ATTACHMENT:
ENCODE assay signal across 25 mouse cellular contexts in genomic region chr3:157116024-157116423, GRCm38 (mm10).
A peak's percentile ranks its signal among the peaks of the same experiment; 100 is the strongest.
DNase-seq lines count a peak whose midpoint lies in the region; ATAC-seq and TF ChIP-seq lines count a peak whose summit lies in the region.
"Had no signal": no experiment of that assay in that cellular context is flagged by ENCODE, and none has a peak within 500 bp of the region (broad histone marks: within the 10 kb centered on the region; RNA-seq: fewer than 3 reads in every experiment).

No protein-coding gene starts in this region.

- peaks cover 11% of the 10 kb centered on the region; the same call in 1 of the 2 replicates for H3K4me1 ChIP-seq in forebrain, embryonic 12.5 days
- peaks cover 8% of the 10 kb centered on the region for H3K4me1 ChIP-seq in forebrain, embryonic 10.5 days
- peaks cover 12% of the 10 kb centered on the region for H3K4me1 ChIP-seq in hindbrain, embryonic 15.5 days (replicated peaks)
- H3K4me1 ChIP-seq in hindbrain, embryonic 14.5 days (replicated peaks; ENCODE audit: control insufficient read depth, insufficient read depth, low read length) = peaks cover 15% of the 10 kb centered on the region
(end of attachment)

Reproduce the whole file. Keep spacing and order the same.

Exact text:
ENCODE assay signal across 25 mouse cellular contexts in genomic region chr3:157116024-157116423, GRCm38 (mm10).
A peak's percentile ranks its signal among the peaks of the same experiment; 100 is the strongest.
DNase-seq lines count a peak whose midpoint lies in the region; ATAC-seq and TF ChIP-seq lines count a peak whose summit lies in the region.
"Had no signal": no experiment of that assay in that cellular context is flagged by ENCODE, and none has a peak within 500 bp of the region (broad histone marks: within the 10 kb centered on the region; RNA-seq: fewer than 3 reads in every experiment).

No protein-coding gene starts in this region.

- peaks cover 11% of the 10 kb centered on the region; the same call in 1 of the 2 replicates for H3K4me1 ChIP-seq in forebrain, embryonic 12.5 days
- peaks cover 8% of the 10 kb centered on the region for H3K4me1 ChIP-seq in forebrain, embryonic 10.5 days
- peaks cover 12% of the 10 kb centered on the region for H3K4me1 ChIP-seq in hindbrain, embryonic 15.5 days (replicated peaks)
- H3K4me1 ChIP-seq in hindbrain, embryonic 14.5 days (replicated peaks; ENCODE audit: control insufficient read depth, insufficient read depth, low read length) = peaks cover 15% of the 10 kb centered on the region